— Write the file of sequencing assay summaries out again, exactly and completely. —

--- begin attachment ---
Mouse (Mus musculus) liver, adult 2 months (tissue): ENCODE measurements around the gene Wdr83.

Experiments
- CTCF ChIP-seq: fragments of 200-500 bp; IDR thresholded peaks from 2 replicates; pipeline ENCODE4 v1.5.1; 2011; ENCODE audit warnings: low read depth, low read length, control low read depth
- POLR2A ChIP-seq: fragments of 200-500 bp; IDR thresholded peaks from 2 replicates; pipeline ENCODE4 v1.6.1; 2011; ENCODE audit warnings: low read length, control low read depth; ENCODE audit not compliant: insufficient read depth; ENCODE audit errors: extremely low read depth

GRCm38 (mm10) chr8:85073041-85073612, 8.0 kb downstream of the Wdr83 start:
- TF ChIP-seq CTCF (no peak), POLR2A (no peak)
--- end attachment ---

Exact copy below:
Mouse (Mus musculus) liver, adult 2 months (tissue): ENCODE measurements around the gene Wdr83.

Experiments
- CTCF ChIP-seq: fragments of 200-500 bp; IDR thresholded peaks from 2 replicates; pipeline ENCODE4 v1.5.1; 2011; ENCODE audit warnings: low read depth, low read length, control low read depth
- POLR2A ChIP-seq: fragments of 200-500 bp; IDR thresholded peaks from 2 replicates; pipeline ENCODE4 v1.6.1; 2011; ENCODE audit warnings: low read length, control low read depth; ENCODE audit not compliant: insufficient read depth; ENCODE audit errors: extremely low read depth

GRCm38 (mm10) chr8:85073041-85073612, 8.0 kb downstream of the Wdr83 start:
- TF ChIP-seq CTCF (no peak), POLR2A (no peak)